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that how all the young creatures are done
up in her country?"

"She's an English girl, Mrs. Moss, though
I don't think she has lived much in

Mrs. Moss, still gazing after Myrrha,
catalogued the peculiarities with which she
was most struck.

"Half her hair right a-top of her head,
the rest trailing down her back; no gown
to speak of, nothing in one piece, all
flounces and furbelows, petticoats puffed
out behind, such stockings, and shows
'em pretty well, too! Law, ma'am, it's
queer. I shouldn't like to see her in a very
high wind; it appears to me her clothes
would soon be flying off her." Then Mrs.
Moss turned from the window, and attended
to her own business.

The breakfast, for which Myrrha had
professed herself so hungry, had time to be
perfectly ready, and to get almost cold
before they came into the house.

Myrrha had found a cluster of early
apple-blossom, had broken it off, and stuck
it in her hair.

She came and knelt down before Daisy.

"Does it do well there, Aunt Daisy? I
know it does, though I haven't looked in
the glass. Mr. Stewart seemed to grudge
my picking it. Do you grudge it me,
Aunt Daisy? I always wear flowers in my
hair when I'm in reach of them. Roses
suit me best, I think, wild-roses, or white
garden-roses. Oh, I know what would
become me better than this." She pulled out
the apple-blossom and threw it on the
table, and, making a dash out-doors, picked
two or three purple wind-flowers.

"There, they bring out the yellow in my
hair, don't they?"

"But then," Mr. Stewart objected," they
take the purple out of your eyes." At that
she made a pouting grimace

While she was outside, Mr. Stewart had
said to Daisy:

"She has been trying very cleverly to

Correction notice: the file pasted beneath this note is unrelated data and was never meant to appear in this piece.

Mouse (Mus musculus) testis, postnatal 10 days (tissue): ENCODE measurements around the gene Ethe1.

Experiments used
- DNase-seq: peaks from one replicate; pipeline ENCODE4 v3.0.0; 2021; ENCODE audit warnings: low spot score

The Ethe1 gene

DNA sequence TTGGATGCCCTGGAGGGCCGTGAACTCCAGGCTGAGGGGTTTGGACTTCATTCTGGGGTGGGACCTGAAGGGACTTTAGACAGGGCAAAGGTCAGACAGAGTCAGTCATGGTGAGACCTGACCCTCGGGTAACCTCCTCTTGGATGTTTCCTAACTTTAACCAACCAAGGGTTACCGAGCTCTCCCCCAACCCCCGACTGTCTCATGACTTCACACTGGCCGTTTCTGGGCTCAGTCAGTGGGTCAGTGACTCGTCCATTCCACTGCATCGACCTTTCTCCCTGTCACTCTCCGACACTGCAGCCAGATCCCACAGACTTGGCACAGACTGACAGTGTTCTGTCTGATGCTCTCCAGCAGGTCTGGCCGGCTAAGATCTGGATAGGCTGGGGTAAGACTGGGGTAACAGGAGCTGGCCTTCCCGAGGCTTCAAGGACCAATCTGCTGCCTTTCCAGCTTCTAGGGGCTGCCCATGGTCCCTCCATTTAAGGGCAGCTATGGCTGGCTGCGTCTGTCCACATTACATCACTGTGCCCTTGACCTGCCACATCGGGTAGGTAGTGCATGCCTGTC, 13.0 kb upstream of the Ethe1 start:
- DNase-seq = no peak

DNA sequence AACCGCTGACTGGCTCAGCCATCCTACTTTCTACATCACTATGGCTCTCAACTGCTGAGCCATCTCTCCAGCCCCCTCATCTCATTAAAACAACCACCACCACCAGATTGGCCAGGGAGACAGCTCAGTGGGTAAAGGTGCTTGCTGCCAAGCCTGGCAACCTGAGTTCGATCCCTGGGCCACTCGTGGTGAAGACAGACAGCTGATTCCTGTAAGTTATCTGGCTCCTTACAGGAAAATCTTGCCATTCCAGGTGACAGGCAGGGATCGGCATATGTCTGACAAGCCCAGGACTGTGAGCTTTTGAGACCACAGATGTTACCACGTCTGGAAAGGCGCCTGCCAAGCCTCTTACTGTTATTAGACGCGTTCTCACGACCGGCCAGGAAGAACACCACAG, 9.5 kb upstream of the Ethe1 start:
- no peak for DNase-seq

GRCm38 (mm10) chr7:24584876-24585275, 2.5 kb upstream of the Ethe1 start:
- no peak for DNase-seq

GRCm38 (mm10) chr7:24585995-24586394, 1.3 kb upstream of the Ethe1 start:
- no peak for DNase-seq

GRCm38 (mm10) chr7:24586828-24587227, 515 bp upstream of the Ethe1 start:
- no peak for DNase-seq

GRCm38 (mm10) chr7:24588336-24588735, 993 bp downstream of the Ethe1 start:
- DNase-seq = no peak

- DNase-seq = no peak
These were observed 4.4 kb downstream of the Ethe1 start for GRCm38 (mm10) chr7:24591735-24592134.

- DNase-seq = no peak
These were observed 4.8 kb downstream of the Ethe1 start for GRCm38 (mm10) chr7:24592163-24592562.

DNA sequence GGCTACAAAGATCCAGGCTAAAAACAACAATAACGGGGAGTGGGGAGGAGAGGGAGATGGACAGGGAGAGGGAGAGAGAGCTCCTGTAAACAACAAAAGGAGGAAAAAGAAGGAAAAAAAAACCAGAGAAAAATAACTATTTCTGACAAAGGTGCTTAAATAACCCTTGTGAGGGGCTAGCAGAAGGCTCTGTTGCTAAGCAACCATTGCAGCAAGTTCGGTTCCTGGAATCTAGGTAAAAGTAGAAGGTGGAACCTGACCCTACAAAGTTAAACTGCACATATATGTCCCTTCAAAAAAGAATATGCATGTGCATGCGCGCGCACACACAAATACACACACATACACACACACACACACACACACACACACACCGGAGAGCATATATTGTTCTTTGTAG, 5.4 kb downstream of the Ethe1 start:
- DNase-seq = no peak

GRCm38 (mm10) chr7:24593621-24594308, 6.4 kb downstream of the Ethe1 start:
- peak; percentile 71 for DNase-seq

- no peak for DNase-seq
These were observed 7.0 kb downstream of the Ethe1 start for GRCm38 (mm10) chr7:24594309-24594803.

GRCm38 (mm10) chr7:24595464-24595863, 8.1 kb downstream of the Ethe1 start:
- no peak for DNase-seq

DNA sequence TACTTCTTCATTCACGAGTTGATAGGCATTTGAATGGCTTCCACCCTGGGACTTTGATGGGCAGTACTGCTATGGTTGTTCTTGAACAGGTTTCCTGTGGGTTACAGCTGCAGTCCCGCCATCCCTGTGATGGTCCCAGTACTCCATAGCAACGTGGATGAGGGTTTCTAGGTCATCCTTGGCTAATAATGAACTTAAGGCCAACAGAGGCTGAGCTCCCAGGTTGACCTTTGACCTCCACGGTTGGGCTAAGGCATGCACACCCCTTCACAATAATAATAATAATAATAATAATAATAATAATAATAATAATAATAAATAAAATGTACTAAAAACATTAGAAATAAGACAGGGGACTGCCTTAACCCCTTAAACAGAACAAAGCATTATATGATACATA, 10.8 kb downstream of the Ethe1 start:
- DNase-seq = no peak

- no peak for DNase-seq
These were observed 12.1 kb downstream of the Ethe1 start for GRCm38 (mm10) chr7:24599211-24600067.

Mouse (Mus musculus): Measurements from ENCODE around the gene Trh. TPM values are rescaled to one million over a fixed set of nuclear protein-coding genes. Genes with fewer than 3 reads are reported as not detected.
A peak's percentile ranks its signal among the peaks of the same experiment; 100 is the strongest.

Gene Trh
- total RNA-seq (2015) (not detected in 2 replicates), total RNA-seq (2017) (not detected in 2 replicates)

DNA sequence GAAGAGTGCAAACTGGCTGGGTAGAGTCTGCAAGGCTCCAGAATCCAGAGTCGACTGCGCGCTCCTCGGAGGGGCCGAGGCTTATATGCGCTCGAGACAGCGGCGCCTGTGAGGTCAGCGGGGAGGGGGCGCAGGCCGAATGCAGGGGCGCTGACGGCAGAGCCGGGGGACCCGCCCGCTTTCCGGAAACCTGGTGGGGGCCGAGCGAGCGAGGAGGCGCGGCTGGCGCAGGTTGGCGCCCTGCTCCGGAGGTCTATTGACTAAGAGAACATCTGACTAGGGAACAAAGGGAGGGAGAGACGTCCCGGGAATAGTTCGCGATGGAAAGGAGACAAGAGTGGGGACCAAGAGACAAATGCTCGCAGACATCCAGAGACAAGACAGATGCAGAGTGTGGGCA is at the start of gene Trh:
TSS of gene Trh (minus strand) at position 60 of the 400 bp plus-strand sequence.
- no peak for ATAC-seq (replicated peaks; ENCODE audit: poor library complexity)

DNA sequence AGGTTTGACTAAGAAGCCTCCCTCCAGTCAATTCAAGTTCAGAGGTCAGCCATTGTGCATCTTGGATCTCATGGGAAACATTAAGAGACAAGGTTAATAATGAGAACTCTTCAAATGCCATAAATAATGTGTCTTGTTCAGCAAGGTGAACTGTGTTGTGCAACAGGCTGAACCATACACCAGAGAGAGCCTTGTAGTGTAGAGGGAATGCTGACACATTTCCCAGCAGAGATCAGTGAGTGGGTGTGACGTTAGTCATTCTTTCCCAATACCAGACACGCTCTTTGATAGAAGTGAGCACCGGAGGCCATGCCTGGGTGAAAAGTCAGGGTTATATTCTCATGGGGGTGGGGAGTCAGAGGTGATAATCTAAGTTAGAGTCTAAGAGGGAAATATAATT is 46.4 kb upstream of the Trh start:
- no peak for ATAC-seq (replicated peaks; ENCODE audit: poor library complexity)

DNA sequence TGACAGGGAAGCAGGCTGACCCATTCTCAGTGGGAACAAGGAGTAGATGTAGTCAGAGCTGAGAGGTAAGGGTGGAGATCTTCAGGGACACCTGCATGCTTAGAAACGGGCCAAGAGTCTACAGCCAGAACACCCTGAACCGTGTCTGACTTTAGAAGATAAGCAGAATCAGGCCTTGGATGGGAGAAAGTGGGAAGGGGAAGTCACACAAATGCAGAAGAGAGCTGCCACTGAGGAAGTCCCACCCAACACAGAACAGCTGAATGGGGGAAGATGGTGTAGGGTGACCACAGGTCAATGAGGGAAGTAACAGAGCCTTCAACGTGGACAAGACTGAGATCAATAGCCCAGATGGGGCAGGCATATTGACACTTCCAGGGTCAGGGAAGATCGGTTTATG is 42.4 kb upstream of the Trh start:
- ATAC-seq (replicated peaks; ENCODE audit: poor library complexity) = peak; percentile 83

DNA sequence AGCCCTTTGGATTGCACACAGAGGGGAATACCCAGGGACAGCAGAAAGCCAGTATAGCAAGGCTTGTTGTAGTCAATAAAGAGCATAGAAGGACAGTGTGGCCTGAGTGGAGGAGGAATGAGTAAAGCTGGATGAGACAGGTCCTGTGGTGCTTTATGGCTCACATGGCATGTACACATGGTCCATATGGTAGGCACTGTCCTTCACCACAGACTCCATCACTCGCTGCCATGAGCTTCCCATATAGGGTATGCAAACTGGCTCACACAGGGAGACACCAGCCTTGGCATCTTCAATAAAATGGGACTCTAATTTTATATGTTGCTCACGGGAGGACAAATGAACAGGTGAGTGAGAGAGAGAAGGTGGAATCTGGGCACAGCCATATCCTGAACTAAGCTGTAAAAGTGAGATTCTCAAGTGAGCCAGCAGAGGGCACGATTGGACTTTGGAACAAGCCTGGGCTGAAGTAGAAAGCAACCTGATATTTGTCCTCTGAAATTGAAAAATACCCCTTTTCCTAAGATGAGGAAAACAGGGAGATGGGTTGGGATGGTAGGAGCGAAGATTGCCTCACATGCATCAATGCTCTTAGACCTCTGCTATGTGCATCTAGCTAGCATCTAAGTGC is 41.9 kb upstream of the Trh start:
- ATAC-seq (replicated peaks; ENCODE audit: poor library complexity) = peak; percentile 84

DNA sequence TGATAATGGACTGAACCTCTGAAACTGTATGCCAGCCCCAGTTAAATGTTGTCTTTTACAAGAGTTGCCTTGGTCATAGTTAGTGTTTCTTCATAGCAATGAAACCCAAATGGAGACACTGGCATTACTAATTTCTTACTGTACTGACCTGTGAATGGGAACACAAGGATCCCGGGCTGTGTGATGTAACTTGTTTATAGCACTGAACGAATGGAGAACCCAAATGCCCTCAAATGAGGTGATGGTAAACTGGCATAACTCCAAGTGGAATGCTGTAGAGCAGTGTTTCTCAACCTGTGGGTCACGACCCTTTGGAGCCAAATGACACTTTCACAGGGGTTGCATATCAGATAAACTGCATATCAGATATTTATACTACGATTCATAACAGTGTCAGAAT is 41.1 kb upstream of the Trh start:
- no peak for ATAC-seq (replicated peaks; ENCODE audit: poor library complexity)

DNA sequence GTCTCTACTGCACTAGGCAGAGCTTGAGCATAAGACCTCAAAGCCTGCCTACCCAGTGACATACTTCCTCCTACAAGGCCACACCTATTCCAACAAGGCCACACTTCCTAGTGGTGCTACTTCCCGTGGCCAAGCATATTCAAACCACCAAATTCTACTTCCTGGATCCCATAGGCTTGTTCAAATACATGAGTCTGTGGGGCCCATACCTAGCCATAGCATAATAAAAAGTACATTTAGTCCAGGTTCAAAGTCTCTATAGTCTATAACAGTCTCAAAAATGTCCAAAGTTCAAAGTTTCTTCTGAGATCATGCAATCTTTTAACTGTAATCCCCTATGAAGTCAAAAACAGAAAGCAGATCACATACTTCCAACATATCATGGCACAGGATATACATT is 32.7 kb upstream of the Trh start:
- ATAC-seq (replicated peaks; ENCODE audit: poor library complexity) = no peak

find out who I am. She evidently can't
accept me as just a gentlemanI mean as
quite, in her sense, a gentleman. First she
assumed me to be an artist, then an author:
don't enlighten her, Daisy!"

"Now," said Daisy, "Mrs. Moss will be
in despair if you don't do justice to the

"Shan't I just do justice to it! I expect
to astonish you, Aunt Daisy. I'm not one
of those ethereal beings who can exist without
mortal sustenance. Won't you call
it lunch, and take something, Mr. Stewart?
I'm really very hungry, and shall be
ashamed to eat half I wish to eat if I have
to eat alone."

Finding everything " delicious " and
"lovely"—cream, butter, bread, honey,
chicken, ham, coffee, preservesMyrrha
eat and talked rapidly and largely, but
managed, too, to do nothing ungracefully.

"Do you ride, Miss Brown?" Mr. Stewart
asked, when Myrrha had been questioning
him about the stretch of uplands visible
from the window, asking whether there
was good turf there.

"Always, when I can get anything to
carry me. Have you any horses, Aunt

"No, your aunt has no horses."

"You don't keep anything a lady could
ride, I suppose, Mr. Stewart?"

"Well, I can generally procure the use
of a lady's hack when I wish."

"Oh, Mr. Stewart, I don't know what I
won't do for you if you manage to get me
some nice rides!"

"Bribed in such a splendidly indefinite
manner, you may depend upon my exerting
myself!" And now, Mr. Stewart took
his departure, saying: "I must indulge
in no more of this pleasant idleness, or I
shall get into disgrace."

"With whom?" Myrrha asked

"With my master."

"Who is he? Who is your master?"

"Ask your Aunt Daisy."

To Myrrha's question Daisy only
answered: "I should think Mr. Stewart is
pretty much his own master."

Miss Brown, breakfast over, and Mr.
Stewart gone, suffered a temporary collapse.
She threw herself into an easy-chair, and
yawned. She was silent, and looked quite
thoughtful, for perhaps five minutes.

"After all," she said, "travelling at
night does use one up rather. I dare say
you wonder why I did travel by night,
Aunt Daisy. The truth is, I had to leave
where I was suddenly; the place got too
hot to hold me. Can I help it, Aunt Daisy,
if men will fall in love with me? And
yet I'm always treated as if the fault was
entirely mine."

"Were you staying with friends in London
when this misfortune happened to you?"

"Yes, Aunt Daisyat least, I may as
well be frank with youI was expected to
talk French to the young people. You
understand, I was not a governess, or a
companion, it was a sort of 'mutual
accommodation' arrangement."